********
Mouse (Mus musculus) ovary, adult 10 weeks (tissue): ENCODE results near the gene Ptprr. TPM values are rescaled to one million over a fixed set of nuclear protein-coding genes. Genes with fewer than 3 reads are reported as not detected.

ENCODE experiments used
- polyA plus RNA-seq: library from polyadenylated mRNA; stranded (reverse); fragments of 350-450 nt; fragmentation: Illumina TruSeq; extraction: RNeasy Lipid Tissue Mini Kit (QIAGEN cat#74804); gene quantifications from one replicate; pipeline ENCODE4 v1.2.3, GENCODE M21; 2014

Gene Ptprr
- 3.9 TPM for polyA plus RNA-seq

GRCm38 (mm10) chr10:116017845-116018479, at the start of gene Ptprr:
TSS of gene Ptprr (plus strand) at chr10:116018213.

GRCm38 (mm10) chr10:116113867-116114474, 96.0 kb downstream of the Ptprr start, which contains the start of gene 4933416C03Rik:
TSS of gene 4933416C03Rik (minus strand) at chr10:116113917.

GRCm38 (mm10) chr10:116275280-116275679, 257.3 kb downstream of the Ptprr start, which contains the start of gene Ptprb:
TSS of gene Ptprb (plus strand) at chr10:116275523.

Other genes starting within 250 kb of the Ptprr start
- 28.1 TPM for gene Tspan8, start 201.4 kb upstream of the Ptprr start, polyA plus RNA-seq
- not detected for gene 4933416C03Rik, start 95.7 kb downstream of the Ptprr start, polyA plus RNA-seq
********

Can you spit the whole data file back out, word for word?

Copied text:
Mouse (Mus musculus) ovary, adult 10 weeks (tissue): ENCODE results near the gene Ptprr. TPM values are rescaled to one million over a fixed set of nuclear protein-coding genes. Genes with fewer than 3 reads are reported as not detected.

ENCODE experiments used
- polyA plus RNA-seq: library from polyadenylated mRNA; stranded (reverse); fragments of 350-450 nt; fragmentation: Illumina TruSeq; extraction: RNeasy Lipid Tissue Mini Kit (QIAGEN cat#74804); gene quantifications from one replicate; pipeline ENCODE4 v1.2.3, GENCODE M21; 2014

Gene Ptprr
- 3.9 TPM for polyA plus RNA-seq

GRCm38 (mm10) chr10:116017845-116018479, at the start of gene Ptprr:
TSS of gene Ptprr (plus strand) at chr10:116018213.

GRCm38 (mm10) chr10:116113867-116114474, 96.0 kb downstream of the Ptprr start, which contains the start of gene 4933416C03Rik:
TSS of gene 4933416C03Rik (minus strand) at chr10:116113917.

GRCm38 (mm10) chr10:116275280-116275679, 257.3 kb downstream of the Ptprr start, which contains the start of gene Ptprb:
TSS of gene Ptprb (plus strand) at chr10:116275523.

Other genes starting within 250 kb of the Ptprr start
- 28.1 TPM for gene Tspan8, start 201.4 kb upstream of the Ptprr start, polyA plus RNA-seq
- not detected for gene 4933416C03Rik, start 95.7 kb downstream of the Ptprr start, polyA plus RNA-seq